Not satisfied with Marlins right-hander Steve Cishek as their only bullpen reinforcement, the Cardinals have acquired right-hander Jonathan Broxton from the Brewers in exchange for minor leaguer Mailk Collymore.
Milwaukee got Broxton from Cincinnati as a late-August trade pickup last year and he ended up throwing 47 innings with a 5.55 ERA for the Brewers, but his 49/12 K/BB ratio is a lot more impressive and his average fastball still clocks in at 95 miles per hour. St. Louis will use Broxton in a setup role in front of closer Trevor Rosenthal.
Cishek is under team control via arbitration for 2016 if the Cardinals feel like keeping him at a relative high salary and Broxton’s contract includes a $9 million option or $2 million buyout for 2016, so it’s possible (but unlikely?) neither will be merely two-month rentals.
Collymore is a 20-year-old outfielder playing his third season of rookie-ball while hitting .216, so he’s more “minor leaguer” than “prospect.”
Japanese League commissioner Atsushi Saito announced that Japan’s professional baseball season will open on June 19. Teams can being practice games on June 2. There will be no fans. Indeed, the league has not yet even begun to seriously discuss a plan for fans to begin attending games, though that may happen eventually.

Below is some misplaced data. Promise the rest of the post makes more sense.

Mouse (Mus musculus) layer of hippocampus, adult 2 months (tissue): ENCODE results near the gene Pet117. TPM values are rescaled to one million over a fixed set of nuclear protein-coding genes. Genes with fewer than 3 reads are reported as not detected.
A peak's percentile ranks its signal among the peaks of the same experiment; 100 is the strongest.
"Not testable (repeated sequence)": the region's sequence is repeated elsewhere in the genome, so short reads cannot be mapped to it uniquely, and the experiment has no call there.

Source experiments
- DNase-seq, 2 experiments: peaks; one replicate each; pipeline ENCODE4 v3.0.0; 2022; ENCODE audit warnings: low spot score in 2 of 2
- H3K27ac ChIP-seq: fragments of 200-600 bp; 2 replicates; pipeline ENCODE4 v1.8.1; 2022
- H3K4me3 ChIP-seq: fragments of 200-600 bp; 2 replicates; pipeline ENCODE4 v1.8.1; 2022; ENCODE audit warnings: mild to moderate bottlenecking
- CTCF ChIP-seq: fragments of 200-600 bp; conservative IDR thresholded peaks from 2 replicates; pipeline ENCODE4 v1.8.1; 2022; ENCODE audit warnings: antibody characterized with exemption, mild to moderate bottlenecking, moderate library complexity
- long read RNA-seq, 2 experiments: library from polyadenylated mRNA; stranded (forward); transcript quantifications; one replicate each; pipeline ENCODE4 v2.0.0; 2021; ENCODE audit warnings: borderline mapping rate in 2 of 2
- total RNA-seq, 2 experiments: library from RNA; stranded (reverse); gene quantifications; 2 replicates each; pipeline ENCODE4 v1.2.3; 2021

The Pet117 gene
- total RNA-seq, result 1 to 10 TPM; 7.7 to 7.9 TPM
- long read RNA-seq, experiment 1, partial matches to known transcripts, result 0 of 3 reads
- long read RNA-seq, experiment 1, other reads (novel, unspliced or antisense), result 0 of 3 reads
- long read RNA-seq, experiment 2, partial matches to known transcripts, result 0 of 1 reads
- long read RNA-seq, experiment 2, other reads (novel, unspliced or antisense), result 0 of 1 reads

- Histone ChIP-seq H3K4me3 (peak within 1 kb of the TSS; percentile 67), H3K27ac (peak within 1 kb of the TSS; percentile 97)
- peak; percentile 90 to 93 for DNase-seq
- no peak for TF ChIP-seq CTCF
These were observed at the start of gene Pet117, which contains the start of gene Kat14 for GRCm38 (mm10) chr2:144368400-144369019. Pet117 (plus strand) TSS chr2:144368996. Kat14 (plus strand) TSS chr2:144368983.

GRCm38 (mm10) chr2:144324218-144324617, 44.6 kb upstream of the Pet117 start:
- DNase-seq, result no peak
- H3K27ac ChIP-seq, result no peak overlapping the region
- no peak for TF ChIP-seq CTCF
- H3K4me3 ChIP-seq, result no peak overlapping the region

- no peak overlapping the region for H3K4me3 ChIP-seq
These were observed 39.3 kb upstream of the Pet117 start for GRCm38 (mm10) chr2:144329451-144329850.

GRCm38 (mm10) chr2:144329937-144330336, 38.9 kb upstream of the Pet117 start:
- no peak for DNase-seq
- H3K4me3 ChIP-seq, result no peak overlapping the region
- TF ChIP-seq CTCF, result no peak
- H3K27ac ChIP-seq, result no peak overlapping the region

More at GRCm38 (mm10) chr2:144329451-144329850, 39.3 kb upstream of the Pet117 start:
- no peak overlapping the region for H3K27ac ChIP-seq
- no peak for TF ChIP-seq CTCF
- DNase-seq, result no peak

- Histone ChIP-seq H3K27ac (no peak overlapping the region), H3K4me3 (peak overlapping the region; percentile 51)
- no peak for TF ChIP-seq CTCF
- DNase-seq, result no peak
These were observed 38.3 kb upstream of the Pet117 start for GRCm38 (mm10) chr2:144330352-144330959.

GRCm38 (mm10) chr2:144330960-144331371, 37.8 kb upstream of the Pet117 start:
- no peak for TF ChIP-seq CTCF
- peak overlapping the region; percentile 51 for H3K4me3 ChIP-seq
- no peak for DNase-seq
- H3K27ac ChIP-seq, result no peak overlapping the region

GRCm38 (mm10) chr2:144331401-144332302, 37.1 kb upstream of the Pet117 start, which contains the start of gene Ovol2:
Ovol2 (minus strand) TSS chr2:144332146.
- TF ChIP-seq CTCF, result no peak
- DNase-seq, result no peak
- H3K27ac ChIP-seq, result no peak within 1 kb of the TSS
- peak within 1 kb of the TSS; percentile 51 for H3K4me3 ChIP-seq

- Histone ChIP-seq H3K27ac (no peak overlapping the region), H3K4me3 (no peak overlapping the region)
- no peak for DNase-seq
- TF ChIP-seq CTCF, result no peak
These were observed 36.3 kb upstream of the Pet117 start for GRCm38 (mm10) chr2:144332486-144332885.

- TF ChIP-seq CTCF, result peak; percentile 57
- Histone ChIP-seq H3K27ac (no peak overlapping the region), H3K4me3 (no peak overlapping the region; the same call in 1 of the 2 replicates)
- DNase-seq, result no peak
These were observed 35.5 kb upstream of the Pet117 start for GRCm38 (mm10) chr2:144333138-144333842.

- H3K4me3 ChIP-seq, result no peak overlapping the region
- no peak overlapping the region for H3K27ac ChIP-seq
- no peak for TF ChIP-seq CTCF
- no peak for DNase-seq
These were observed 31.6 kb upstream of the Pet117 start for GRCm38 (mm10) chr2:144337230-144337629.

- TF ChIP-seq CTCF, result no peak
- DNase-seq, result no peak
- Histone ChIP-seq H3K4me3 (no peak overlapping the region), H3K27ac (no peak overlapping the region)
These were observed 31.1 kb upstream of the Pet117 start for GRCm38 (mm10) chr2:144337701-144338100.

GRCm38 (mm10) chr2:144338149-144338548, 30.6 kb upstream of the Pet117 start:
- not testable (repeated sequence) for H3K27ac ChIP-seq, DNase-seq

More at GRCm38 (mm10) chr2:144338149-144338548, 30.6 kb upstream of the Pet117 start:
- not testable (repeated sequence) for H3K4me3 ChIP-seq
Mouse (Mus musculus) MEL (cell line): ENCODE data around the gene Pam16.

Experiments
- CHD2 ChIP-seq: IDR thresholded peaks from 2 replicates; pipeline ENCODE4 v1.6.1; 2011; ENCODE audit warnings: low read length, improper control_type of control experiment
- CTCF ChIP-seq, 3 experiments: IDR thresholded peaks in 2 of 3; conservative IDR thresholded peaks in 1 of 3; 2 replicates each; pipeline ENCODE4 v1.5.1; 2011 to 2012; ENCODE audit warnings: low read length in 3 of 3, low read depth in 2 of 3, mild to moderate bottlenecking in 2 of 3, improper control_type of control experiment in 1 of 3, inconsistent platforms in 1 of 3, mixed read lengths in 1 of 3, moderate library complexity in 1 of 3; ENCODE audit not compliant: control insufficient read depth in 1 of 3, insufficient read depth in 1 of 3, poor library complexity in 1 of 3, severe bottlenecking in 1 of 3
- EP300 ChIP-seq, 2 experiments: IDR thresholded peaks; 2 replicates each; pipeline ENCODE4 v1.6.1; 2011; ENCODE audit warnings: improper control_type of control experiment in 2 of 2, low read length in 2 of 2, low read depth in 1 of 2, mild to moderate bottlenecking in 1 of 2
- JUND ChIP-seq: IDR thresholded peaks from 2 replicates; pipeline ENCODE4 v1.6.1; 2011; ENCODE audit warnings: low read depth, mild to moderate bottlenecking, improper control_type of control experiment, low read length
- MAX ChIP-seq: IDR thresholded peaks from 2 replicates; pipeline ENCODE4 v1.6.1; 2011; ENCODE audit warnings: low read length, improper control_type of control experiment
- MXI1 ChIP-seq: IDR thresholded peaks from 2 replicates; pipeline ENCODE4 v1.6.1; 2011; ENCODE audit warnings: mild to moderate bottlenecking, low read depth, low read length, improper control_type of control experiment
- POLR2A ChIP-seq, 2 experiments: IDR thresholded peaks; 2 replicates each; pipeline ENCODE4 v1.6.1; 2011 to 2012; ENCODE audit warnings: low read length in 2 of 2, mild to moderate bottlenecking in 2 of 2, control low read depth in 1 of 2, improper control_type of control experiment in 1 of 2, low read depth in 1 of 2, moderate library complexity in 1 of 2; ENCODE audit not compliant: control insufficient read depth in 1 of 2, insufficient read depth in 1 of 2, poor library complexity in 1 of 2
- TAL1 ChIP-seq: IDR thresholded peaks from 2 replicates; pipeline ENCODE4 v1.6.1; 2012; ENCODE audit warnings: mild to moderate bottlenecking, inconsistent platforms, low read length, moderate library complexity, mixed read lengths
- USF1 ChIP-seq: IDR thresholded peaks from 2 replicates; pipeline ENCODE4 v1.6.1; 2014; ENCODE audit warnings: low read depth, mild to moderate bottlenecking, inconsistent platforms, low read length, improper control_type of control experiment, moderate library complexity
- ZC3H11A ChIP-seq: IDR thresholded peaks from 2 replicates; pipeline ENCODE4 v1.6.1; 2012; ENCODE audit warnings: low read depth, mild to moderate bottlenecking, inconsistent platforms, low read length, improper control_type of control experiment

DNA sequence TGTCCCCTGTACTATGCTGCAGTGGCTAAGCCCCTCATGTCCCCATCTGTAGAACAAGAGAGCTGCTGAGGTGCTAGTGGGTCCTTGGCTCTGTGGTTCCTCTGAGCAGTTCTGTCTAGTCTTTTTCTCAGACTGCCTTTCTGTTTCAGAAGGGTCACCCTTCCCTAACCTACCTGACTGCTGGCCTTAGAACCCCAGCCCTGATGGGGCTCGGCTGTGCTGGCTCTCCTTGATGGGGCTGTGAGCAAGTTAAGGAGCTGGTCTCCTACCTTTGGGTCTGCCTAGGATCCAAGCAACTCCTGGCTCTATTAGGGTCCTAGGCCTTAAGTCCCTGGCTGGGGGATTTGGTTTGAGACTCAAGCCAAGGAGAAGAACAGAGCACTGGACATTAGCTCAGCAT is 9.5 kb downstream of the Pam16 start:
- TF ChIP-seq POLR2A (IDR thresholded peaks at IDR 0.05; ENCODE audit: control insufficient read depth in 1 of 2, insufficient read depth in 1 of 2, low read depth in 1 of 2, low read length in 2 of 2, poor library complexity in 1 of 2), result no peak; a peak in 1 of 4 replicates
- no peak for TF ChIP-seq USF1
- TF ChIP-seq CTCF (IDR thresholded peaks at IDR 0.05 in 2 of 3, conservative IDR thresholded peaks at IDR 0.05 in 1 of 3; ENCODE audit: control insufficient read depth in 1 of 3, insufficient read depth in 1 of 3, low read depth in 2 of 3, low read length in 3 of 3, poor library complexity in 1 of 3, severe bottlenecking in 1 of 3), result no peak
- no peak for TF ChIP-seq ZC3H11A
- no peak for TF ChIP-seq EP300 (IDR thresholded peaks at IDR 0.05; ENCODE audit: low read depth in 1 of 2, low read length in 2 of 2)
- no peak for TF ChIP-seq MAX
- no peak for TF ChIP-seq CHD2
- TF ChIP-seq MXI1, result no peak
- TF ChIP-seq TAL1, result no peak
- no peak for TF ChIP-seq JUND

The season will begin three months after its originally scheduled opening day of March 20. It will be 120 games long. Teams in each six-team league — the Central League and Pacific League — will play 24 games against each league opponent. There will be no interleague play and no all-star game.
The announcement came in the wake of a national state of emergency being lifted for both Tokyo and the island of Hokkaido. The rest of the country emerged from the state of emergency earlier this month. This will allow the Japanese leagues to follow leagues in South Korea and Taiwan which have been playing for several weeks.
In the United States, Major League Baseball is hoping to resume spring training in mid June before launching a shortened regular season in early July. That plan is contingent on the league and the players’ union coming to an agreement on both financial arrangements and safety protocols for a 2020 season. Negotiations on both are ongoing. Major League Baseball will, reportedly, make a formal proposal about player compensation tomorrow.